Skip links and keyboard navigation

Define objectives

Once the components, processes, services, values, beneficiaries and pressures on the values are identified and documented, it is possible to set objectives for a program of work. It is important to define and document the objectives and any assumptions of a program of work to ensure that management interventions are directly linked to desired outcomes and that progress can be measured against the objective[3]. Specific, measurable, achievable, relevant, and time-based (SMART) objectives should be set at the appropriate temporal and spatial scale.

Whole-of-System, Values-Based framework locator diagram

The following principles (adapted from Structured Decision Making[2] and SMART[1] criteria) should be considered when defining objectives using the Whole-of-System, Values-Based Framework:

  • ensure that objectives are specific to the system being managed (e.g. have the objectives been developed to address the specific pressures/goals for the system being managed?)
  • determine performance indicators that are measurable (what can performance be quantified by?)
  • co-design objectives with relevant beneficiaries and other stakeholders to ensure that their values have been considered (e.g. have the people who value this system been included in the planning process? What do they view as important?) and that the objective is achievable for the system
  • directly link objectives to a management goal (e.g. what is the project intending to achieve?) that is relevant to the components, processes, and services of the system
  • develop objectives for the appropriate time frames (e.g. short-term and/or long-term) and spatial scales (e.g. will the objectives achieve the intended outcomes in the preferred time frame and spatial scale?)
  • use the best-available social, cultural, economic and biophysical knowledge (e.g. scientific, Traditional Knowledge) to develop evidence-based objectives (e.g. what evidence has been used to ensure that the objectives are appropriate for the social-ecological system?)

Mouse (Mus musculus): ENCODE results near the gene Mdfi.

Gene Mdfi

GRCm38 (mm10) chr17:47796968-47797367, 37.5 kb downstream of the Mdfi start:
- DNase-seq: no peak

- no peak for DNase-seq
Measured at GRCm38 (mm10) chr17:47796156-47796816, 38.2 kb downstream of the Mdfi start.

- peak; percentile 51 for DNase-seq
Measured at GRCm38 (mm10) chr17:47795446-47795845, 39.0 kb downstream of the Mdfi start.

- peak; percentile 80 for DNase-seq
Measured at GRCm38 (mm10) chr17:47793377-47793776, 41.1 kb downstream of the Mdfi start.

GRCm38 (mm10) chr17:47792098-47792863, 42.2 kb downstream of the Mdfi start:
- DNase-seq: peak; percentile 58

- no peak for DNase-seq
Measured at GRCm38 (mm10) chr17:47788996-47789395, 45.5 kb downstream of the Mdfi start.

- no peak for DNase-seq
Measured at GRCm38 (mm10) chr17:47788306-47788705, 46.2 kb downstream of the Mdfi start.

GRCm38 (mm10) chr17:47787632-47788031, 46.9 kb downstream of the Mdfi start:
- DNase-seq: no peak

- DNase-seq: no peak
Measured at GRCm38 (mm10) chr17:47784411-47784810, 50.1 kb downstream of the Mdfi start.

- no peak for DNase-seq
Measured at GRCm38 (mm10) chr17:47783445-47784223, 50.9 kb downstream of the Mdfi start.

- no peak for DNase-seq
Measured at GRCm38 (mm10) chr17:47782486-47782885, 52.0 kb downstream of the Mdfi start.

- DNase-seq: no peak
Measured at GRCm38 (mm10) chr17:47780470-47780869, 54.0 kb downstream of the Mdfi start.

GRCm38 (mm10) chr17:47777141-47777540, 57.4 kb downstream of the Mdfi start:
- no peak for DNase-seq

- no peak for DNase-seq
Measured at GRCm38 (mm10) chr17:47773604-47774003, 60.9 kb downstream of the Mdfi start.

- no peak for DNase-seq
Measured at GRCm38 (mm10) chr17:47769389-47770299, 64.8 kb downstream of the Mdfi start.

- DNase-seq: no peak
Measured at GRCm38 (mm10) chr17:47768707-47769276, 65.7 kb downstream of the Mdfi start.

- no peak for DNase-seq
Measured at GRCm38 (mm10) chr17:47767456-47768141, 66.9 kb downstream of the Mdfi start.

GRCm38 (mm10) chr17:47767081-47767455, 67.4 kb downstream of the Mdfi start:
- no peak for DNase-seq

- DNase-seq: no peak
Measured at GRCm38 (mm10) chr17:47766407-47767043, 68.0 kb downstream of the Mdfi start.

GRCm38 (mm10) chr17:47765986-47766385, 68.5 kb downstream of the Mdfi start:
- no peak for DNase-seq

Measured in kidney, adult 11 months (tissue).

• develop objectives that can be adapted to new learnings and changes within the system (e.g. how might the objectives change when new knowledge becomes available?)[2]
  • ensure objectives are clearly documented, and assumptions and risks are clearly defined
Identify and compare alternative objectives and how these alternatives may impact economic, social, cultural, and biophysical aspects of the system (e.g. what other objectives may help achieve the management goal?  What impact will these objectives have on the broader system?)

An example of a measurable objective could be maximising access to culturally significant waterways (e.g. measured by frequency of access), or maximising the abundance and diversity of fish in a river or wetland (e.g. measured by availability of spawning habitat, catch diversity)[2].


  1. ^ Bjerke, MB & Renger, R (April 2017), 'Being smart about writing SMART objectives', Evaluation and Program Planning. [online], vol. 61, pp. 125-127. Available at: [Accessed 26 May 2022].
  2. ^ a b c Structured decision making: a practical guide to environmental management choices (2012), p. 299, Wiley-Blackwell, Chichester, West Sussex ; Hoboken, N.J, eds. R Gregory, L Failing, M Harstone, G Long & T McDaniels.
  3. ^ Tear, TH, Kareiva, P, Angermeier, PL, Comer, P, Czech, B, Kautz, R, Landon, L, Mehlman, D, Murphy, K, Ruckelshaus, M, Scott, JM & Wilhere, G (2005), 'How Much Is Enough? The Recurrent Problem of Setting Measurable Objectives in Conservation', BioScience. [online], vol. 55, no. 10, p. 835. Available at: [Accessed 17 November 2021].

Last updated: 30 June 2022

This page should be cited as:

Department of Environment, Science and Innovation, Queensland (2022) Define objectives, WetlandInfo website, accessed 18 March 2024. Available at:

Queensland Government
WetlandInfo   —   Department of Environment, Science and Innovation